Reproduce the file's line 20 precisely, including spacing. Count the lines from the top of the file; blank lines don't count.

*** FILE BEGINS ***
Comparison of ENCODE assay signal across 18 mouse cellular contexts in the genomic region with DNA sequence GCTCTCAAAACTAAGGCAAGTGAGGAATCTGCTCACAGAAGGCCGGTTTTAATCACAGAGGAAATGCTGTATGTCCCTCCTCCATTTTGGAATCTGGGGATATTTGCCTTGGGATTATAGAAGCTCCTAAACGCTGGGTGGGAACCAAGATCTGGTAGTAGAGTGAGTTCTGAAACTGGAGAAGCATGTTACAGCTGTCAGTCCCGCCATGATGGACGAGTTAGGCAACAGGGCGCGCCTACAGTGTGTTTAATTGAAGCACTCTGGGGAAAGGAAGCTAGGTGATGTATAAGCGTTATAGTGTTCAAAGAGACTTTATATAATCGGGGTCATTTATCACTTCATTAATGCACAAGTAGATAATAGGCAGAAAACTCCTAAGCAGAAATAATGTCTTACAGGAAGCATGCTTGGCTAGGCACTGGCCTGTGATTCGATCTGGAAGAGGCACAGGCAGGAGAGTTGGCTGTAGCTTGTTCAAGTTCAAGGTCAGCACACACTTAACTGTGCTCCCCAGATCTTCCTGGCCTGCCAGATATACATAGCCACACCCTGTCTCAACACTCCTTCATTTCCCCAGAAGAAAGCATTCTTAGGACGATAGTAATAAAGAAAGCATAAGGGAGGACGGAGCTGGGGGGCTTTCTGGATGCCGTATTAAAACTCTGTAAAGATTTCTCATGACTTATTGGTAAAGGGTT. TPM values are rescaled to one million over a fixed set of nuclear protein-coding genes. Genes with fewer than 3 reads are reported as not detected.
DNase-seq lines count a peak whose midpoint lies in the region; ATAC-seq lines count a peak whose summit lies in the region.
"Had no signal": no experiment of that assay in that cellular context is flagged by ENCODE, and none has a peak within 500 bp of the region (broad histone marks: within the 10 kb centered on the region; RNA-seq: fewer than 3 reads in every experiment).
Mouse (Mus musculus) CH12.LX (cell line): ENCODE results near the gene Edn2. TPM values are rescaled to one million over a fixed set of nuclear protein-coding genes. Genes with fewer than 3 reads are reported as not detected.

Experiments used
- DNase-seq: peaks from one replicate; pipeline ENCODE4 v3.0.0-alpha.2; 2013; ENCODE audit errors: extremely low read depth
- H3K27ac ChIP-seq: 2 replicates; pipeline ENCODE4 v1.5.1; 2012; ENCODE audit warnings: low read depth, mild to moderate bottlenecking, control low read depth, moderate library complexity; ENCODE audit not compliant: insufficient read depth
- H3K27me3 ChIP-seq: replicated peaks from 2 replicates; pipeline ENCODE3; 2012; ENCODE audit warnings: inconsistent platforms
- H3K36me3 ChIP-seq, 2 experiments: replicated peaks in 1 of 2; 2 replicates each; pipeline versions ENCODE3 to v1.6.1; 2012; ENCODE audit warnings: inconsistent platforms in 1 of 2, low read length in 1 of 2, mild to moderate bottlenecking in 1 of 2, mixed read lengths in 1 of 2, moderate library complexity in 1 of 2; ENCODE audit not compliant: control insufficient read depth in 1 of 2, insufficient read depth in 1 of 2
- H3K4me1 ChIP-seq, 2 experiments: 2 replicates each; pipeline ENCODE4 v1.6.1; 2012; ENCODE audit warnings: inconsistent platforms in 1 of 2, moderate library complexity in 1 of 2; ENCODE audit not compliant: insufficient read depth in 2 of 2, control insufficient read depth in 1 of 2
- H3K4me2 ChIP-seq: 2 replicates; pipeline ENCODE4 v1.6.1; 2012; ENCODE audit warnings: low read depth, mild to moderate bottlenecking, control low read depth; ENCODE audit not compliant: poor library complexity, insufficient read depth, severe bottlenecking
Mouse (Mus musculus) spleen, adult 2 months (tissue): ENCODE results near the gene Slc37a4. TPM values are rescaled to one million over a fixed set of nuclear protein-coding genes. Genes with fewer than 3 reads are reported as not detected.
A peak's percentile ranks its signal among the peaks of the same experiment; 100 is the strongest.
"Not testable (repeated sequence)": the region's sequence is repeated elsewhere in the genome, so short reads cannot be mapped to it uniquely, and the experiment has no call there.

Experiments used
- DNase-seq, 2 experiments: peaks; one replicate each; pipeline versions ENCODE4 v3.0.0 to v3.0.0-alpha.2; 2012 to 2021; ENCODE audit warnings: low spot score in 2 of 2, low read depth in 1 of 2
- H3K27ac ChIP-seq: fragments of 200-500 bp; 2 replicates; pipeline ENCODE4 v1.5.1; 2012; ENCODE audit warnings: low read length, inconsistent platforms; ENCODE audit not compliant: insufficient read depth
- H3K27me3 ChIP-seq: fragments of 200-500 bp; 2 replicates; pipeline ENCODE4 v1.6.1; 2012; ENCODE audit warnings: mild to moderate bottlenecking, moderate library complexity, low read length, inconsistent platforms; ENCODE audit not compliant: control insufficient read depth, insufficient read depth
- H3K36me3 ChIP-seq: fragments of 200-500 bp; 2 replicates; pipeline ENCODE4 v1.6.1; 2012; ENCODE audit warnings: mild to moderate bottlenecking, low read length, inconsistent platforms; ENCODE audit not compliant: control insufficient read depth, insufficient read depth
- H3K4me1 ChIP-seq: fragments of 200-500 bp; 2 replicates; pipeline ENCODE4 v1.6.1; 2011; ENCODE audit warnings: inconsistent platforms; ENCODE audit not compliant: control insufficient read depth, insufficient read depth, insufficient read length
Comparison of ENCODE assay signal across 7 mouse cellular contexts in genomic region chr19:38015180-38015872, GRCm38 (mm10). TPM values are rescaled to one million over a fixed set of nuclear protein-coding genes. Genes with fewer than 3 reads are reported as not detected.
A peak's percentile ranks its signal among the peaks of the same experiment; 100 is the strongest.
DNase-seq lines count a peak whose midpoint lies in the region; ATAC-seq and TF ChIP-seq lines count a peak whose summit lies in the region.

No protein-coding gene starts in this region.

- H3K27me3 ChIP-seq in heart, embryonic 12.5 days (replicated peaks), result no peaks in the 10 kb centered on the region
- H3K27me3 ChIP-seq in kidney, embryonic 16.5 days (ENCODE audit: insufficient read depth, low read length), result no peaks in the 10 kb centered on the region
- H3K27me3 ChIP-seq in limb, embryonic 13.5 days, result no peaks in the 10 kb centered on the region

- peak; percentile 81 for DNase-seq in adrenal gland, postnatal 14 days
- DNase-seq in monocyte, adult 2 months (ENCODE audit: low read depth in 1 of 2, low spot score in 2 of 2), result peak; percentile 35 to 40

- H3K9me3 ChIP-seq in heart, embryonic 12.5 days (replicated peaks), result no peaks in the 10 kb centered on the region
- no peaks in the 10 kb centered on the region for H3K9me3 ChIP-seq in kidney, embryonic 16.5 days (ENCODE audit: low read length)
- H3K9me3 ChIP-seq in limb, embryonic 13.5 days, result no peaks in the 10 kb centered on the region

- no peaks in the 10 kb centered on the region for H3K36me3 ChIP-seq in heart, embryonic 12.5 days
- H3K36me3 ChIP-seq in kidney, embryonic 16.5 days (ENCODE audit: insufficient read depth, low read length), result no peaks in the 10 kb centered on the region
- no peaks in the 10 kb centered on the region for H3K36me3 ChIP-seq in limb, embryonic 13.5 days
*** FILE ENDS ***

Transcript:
- H3K4me1 ChIP-seq: fragments of 200-500 bp; 2 replicates; pipeline ENCODE4 v1.6.1; 2011; ENCODE audit warnings: inconsistent platforms; ENCODE audit not compliant: control insufficient read depth, insufficient read depth, insufficient read length